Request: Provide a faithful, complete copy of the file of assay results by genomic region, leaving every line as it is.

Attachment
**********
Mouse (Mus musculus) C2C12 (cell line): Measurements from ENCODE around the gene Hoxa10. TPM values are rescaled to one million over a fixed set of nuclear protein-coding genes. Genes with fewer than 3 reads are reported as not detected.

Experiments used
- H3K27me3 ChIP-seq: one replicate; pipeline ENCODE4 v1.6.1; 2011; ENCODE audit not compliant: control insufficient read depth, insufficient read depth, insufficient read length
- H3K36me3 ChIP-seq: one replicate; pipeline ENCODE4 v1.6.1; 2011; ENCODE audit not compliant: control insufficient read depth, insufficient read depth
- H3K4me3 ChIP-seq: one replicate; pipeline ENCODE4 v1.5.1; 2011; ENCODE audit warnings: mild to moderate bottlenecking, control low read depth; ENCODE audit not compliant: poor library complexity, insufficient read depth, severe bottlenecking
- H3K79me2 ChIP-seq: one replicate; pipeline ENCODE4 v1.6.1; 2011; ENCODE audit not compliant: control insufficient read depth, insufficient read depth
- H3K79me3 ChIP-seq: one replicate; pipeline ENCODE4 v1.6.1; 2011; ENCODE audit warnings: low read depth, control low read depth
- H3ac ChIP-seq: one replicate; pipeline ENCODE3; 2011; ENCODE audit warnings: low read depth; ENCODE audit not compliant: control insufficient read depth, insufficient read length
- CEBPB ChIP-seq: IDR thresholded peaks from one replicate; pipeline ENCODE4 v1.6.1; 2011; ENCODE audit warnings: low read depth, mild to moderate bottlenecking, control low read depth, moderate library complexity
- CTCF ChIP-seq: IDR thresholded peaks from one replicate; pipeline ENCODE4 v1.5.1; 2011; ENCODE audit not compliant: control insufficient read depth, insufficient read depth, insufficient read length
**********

Mouse (Mus musculus) C2C12 (cell line): Measurements from ENCODE around the gene Hoxa10. TPM values are rescaled to one million over a fixed set of nuclear protein-coding genes. Genes with fewer than 3 reads are reported as not detected.

Experiments used
- H3K27me3 ChIP-seq: one replicate; pipeline ENCODE4 v1.6.1; 2011; ENCODE audit not compliant: control insufficient read depth, insufficient read depth, insufficient read length
- H3K36me3 ChIP-seq: one replicate; pipeline ENCODE4 v1.6.1; 2011; ENCODE audit not compliant: control insufficient read depth, insufficient read depth
- H3K4me3 ChIP-seq: one replicate; pipeline ENCODE4 v1.5.1; 2011; ENCODE audit warnings: mild to moderate bottlenecking, control low read depth; ENCODE audit not compliant: poor library complexity, insufficient read depth, severe bottlenecking
- H3K79me2 ChIP-seq: one replicate; pipeline ENCODE4 v1.6.1; 2011; ENCODE audit not compliant: control insufficient read depth, insufficient read depth
- H3K79me3 ChIP-seq: one replicate; pipeline ENCODE4 v1.6.1; 2011; ENCODE audit warnings: low read depth, control low read depth
- H3ac ChIP-seq: one replicate; pipeline ENCODE3; 2011; ENCODE audit warnings: low read depth; ENCODE audit not compliant: control insufficient read depth, insufficient read length
- CEBPB ChIP-seq: IDR thresholded peaks from one replicate; pipeline ENCODE4 v1.6.1; 2011; ENCODE audit warnings: low read depth, mild to moderate bottlenecking, control low read depth, moderate library complexity
- CTCF ChIP-seq: IDR thresholded peaks from one replicate; pipeline ENCODE4 v1.5.1; 2011; ENCODE audit not compliant: control insufficient read depth, insufficient read depth, insufficient read length